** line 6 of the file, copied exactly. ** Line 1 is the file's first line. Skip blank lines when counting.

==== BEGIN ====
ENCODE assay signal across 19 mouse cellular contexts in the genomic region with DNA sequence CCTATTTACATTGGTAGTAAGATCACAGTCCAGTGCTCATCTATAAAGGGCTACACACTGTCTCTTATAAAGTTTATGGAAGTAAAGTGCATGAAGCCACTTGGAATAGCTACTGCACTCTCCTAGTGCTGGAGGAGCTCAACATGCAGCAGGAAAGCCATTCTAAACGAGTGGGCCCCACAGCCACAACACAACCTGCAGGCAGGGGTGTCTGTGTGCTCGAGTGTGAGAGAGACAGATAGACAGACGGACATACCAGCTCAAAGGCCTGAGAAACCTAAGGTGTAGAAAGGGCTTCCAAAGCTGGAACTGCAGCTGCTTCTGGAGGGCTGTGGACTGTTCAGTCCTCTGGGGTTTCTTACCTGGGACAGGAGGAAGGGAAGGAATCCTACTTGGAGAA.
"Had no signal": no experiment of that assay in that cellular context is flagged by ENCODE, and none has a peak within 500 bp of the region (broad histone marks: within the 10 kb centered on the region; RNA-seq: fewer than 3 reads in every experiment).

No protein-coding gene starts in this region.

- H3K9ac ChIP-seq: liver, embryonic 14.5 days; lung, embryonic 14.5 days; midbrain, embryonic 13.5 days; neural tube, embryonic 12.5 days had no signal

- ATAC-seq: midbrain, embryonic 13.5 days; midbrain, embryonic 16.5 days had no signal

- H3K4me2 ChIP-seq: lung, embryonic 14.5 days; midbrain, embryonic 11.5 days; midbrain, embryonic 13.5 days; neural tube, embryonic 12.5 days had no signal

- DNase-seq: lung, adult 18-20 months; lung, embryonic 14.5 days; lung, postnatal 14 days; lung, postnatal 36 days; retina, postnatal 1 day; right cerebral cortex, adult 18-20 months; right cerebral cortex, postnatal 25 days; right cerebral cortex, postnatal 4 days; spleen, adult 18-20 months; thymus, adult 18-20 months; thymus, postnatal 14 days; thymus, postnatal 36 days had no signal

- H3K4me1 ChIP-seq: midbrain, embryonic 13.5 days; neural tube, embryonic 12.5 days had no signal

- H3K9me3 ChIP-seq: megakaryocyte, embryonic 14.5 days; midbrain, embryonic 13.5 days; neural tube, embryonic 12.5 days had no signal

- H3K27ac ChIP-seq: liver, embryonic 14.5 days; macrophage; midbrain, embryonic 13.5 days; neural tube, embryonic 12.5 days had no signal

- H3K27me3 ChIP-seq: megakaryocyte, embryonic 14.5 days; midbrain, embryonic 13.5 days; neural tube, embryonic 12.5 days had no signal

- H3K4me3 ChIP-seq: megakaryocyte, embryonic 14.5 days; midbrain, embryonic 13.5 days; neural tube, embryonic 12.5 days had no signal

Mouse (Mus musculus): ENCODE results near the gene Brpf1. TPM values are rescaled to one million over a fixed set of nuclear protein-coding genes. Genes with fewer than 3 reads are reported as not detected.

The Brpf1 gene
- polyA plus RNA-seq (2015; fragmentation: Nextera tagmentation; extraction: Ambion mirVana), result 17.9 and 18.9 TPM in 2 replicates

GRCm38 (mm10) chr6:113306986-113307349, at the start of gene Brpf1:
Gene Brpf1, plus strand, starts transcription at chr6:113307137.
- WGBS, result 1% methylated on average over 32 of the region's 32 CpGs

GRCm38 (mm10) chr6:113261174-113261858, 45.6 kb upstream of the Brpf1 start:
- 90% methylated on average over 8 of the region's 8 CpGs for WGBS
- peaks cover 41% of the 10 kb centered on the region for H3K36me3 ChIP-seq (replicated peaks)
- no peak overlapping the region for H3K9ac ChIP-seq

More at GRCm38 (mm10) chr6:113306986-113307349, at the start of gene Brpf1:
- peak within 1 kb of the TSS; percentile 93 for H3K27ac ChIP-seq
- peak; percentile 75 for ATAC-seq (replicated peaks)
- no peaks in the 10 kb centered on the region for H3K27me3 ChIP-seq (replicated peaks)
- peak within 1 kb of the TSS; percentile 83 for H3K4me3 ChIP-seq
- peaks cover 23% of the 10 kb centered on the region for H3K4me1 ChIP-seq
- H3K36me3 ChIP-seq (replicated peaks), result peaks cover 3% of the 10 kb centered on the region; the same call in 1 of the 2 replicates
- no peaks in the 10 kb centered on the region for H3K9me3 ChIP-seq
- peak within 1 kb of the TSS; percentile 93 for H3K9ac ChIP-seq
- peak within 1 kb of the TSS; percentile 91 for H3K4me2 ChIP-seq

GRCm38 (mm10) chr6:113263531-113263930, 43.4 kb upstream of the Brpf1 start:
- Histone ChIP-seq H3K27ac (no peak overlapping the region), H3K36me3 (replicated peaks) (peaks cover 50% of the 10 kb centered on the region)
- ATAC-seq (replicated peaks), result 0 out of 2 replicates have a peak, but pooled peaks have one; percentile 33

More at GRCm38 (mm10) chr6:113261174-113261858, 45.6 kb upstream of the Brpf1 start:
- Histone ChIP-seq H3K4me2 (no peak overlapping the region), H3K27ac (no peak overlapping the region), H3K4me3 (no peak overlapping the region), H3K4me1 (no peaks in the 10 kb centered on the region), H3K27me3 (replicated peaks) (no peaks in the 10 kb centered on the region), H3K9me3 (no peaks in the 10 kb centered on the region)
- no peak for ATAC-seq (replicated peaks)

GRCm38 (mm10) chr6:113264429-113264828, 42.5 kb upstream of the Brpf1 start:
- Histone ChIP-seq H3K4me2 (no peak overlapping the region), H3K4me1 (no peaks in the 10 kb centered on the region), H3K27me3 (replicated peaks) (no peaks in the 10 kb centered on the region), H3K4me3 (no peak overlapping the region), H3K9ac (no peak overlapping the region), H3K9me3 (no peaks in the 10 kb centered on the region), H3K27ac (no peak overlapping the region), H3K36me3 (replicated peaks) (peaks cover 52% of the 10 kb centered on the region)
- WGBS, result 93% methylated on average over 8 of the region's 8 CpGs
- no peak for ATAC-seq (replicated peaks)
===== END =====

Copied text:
- H3K4me2 ChIP-seq: lung, embryonic 14.5 days; midbrain, embryonic 11.5 days; midbrain, embryonic 13.5 days; neural tube, embryonic 12.5 days had no signal